Health Insurance That Covers Testicular Cancer Teenagers And Young Adults

A Buyers Guide To Health Insurance For Testicular Cancer Teenagers And Young Adults

Posted by Greg Jones on January 24, 2020

If you've searched online for private medical insurance that covers testicular cancer teenagers and young adults then you are most likely for looking for established UK based health insurance companies that will cover your testicular cancer teenagers and young adults.

Our advice when shopping around for private medical cover that covers testicular cancer teenagers and young adults is to speak to a insurance broker. Health insurance is extremely complicated and if you want absolute certainty that testicular cancer teenagers and young adults is covered you should talk with a health insurance broker who can explain which providers will cover this medical condition and which will exclude it.

There are many advantages to using a insurance broker but the largest by far is that you're using their insurance training at no cost. They are paid by the insurer (Aviva or Bupa etc) rather than you so it costs you no extra to use their services.

  • Do you live in many different postcodes? Some will give you a lower premium than offers. A broker will be able to advise whats best.
  • Do you have a hobby that may invalidate your insurance claim? A broker will know this critical information.
  • If you are a couple and one of you has claimed on your insurance policy this year would it be cheaper to separate you both onto two different policies?
  • You've developed a certain medical condition and want to know which insurer offers the largest amount of cover for it. A broker will know this instantly saving you huge amounts of time and effort.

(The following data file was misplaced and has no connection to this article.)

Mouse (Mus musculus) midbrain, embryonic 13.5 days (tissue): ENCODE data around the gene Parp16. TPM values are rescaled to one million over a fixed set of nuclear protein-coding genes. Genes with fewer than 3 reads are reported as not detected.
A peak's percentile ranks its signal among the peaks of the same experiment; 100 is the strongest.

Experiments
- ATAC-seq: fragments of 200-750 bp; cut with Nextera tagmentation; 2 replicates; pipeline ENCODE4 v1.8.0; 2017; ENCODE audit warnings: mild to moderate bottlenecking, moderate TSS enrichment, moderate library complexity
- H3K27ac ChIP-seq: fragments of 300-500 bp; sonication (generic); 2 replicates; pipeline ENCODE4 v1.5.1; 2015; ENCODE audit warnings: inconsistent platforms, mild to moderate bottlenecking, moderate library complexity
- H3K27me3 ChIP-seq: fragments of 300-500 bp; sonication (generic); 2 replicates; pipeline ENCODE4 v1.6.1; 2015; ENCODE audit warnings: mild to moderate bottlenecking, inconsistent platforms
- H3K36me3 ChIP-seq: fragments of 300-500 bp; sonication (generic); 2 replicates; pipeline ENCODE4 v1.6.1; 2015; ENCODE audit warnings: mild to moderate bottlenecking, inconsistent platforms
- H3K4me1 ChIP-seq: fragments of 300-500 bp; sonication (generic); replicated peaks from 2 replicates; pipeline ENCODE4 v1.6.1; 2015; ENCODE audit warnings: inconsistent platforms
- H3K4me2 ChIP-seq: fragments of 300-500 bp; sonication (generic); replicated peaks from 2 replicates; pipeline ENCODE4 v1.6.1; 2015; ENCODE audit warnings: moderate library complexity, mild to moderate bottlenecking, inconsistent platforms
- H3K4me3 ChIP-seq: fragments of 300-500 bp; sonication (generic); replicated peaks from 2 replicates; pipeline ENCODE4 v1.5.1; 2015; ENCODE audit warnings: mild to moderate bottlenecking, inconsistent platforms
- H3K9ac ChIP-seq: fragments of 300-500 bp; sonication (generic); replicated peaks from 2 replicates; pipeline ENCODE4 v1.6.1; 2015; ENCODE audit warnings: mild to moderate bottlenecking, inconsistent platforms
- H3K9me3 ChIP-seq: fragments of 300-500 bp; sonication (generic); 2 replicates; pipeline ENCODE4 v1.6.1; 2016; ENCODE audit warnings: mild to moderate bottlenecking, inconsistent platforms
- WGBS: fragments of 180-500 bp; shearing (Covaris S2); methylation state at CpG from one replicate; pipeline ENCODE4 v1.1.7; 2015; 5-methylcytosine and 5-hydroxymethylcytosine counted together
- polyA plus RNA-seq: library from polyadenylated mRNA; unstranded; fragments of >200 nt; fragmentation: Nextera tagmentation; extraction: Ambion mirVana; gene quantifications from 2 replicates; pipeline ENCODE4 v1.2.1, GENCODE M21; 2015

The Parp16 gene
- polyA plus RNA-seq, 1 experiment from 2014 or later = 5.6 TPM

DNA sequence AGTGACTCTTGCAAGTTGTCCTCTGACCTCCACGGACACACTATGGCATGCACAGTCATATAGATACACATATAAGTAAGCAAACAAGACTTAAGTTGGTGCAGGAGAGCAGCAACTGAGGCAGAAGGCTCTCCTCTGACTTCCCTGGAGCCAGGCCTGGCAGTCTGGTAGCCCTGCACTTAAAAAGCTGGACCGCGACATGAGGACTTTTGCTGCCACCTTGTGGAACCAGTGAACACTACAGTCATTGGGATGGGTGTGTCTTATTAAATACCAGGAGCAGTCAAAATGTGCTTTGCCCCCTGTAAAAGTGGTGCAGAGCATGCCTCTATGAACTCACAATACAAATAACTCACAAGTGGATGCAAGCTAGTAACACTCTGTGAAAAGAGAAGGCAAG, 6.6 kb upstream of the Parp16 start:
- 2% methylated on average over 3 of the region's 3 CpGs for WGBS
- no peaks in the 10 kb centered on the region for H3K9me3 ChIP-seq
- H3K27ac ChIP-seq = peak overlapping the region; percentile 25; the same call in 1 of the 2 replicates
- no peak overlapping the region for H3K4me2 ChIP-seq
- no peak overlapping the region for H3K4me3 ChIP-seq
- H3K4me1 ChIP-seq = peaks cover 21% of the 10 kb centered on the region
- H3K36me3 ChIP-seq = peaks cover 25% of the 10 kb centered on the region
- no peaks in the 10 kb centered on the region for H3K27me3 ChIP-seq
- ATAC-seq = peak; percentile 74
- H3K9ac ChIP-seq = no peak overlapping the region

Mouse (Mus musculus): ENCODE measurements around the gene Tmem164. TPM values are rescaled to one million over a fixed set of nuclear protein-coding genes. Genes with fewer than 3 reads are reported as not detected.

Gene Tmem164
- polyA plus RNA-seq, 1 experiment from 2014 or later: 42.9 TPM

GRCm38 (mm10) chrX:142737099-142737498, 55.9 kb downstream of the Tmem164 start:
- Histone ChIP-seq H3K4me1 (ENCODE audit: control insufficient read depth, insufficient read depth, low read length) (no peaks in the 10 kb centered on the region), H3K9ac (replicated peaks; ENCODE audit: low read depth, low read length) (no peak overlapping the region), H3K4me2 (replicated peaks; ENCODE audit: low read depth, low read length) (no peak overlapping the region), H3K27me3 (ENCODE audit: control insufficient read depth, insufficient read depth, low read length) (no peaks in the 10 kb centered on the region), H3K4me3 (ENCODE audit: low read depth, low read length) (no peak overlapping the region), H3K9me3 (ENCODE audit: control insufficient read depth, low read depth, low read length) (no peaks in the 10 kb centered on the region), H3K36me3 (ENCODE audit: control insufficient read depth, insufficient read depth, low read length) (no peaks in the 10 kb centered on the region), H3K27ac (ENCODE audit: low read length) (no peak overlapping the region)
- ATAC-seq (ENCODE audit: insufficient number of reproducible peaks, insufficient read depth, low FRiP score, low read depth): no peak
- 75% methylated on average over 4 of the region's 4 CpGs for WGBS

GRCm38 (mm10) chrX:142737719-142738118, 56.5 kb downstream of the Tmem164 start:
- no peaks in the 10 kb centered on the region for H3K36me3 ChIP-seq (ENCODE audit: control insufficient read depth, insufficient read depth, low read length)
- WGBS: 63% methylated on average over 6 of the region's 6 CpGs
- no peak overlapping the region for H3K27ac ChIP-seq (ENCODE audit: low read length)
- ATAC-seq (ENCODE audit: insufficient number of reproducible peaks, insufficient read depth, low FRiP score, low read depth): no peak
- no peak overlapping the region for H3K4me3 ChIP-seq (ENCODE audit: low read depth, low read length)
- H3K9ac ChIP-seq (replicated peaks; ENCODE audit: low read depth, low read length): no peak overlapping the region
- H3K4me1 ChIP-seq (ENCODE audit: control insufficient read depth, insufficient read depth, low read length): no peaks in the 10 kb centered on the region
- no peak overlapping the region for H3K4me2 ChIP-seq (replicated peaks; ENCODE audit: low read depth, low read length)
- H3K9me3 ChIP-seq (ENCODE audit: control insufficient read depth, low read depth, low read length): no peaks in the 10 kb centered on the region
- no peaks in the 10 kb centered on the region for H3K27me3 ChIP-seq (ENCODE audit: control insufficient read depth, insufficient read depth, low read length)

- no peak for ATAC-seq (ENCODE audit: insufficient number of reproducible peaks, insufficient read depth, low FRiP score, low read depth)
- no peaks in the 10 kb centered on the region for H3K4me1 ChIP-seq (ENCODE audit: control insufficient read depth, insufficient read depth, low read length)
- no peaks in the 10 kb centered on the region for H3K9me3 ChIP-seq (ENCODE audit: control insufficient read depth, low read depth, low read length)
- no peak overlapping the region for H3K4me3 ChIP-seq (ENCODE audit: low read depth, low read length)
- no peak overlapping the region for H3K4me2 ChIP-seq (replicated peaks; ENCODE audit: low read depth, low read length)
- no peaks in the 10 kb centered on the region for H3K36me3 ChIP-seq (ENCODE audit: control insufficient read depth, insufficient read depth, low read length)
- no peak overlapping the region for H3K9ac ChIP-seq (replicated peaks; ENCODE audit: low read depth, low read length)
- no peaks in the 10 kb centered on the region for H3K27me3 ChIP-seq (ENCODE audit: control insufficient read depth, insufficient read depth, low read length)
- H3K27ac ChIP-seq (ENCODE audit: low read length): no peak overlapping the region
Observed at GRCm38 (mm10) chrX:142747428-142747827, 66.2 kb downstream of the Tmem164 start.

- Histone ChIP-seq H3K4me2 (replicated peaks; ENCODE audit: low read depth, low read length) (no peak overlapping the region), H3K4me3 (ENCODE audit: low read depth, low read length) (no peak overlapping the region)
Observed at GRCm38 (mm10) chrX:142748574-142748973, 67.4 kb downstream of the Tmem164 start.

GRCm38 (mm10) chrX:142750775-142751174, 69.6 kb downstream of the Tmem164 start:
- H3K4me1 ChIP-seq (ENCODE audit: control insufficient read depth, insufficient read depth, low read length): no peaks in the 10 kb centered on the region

You can call around every medical insurance provider on the market and ask if they cover testicular cancer teenagers and young adults, however this will be a very time consuming process. Each insurer will ask for your medical history because its not normally a simple yes or not if a medical condition is covered or not.

Its far far quicker to speak to one medical insurance broker which will know which policy providers on the market cover testicular cancer teenagers and young adults and under what terms they do or don't cover it.

Testicular Cancer Teenagers And Young Adults Information

It can be embarrassing to talk about your testicles and any changes to them that you’ve noticed. Understanding more about what they do might help.

Some facts:


Lymph nodes are small and round, and connect to each other by tiny tubes that carry fluid called lymph. We have lymph nodes throughout our bodies. They are part of the lymphatic system, which protects us from infections.

Sometimes cancer cells from the testicle can spread to lymph nodes at the back of the abdomen (tummy). You’ll have a scan to check your lymph nodes.

We have more information about:

If you're looking for information about testicular cancer in men of all ages please see our general testicular cancer section.

You may have tests done by your GP or at the hospital. They will help your doctors see whether you have testicular cancer.

If you think you might have some of the symptoms of testicular cancer, you should go to your GP. They'll be able to talk to you about your symptoms. If they think the symptoms could be because of cancer they can do tests to find out more.

If your doctor thinks there is a chance you might have cancer, they’ll examine your testicles. They might also arrange for you to have an ultrasound test. This uses sound waves to take a picture of the testicles.

If you need more tests you’ll be referred to a hospital. This could be a general hospital or a specialist cancer hospital.

You'll be seen by a specialist doctor (urologist), who will examine you and do the following tests:

If your ultrasound shows the lump is almost certainly cancer, an operation to remove a testicle (orchidectomy) is done. You’ll only have this operation if it’s necessary. Your specialist will explain this to you. After the operation a doctor will use a microscope to look for cancer cells in the removed testicle.

This may be the only operation you need. It will not stop you having sex or becoming a dad in the future. You can read more about this operation in our section on treatment for testicular cancer..

If testicular cancer is diagnosed you will need some other tests: